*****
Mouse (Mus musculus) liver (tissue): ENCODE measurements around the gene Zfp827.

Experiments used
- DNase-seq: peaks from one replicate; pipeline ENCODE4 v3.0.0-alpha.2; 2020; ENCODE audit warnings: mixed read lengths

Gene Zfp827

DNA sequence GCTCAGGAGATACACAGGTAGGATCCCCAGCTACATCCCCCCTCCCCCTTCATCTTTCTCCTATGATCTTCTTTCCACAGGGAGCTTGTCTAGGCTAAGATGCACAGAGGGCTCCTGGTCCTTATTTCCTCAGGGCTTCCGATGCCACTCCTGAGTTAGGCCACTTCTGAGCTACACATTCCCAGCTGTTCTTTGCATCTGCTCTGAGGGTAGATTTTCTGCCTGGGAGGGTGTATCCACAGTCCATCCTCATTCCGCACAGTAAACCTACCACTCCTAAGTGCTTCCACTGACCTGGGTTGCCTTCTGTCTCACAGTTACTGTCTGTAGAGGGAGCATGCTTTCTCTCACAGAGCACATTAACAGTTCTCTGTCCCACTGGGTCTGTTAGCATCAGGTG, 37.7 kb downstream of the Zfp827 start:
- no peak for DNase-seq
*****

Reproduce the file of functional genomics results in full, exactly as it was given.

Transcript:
Mouse (Mus musculus) liver (tissue): ENCODE measurements around the gene Zfp827.

Experiments used
- DNase-seq: peaks from one replicate; pipeline ENCODE4 v3.0.0-alpha.2; 2020; ENCODE audit warnings: mixed read lengths

Gene Zfp827

DNA sequence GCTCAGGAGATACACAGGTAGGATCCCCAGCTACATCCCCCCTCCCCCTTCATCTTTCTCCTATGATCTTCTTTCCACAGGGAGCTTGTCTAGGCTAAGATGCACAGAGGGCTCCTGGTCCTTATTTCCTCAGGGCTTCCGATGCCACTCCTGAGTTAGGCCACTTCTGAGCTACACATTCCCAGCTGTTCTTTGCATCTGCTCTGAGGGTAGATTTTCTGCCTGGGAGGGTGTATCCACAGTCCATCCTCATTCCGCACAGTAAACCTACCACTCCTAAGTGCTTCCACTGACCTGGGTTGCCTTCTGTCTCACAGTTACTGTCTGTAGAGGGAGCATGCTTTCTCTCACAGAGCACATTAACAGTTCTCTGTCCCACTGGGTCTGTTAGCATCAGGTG, 37.7 kb downstream of the Zfp827 start:
- no peak for DNase-seq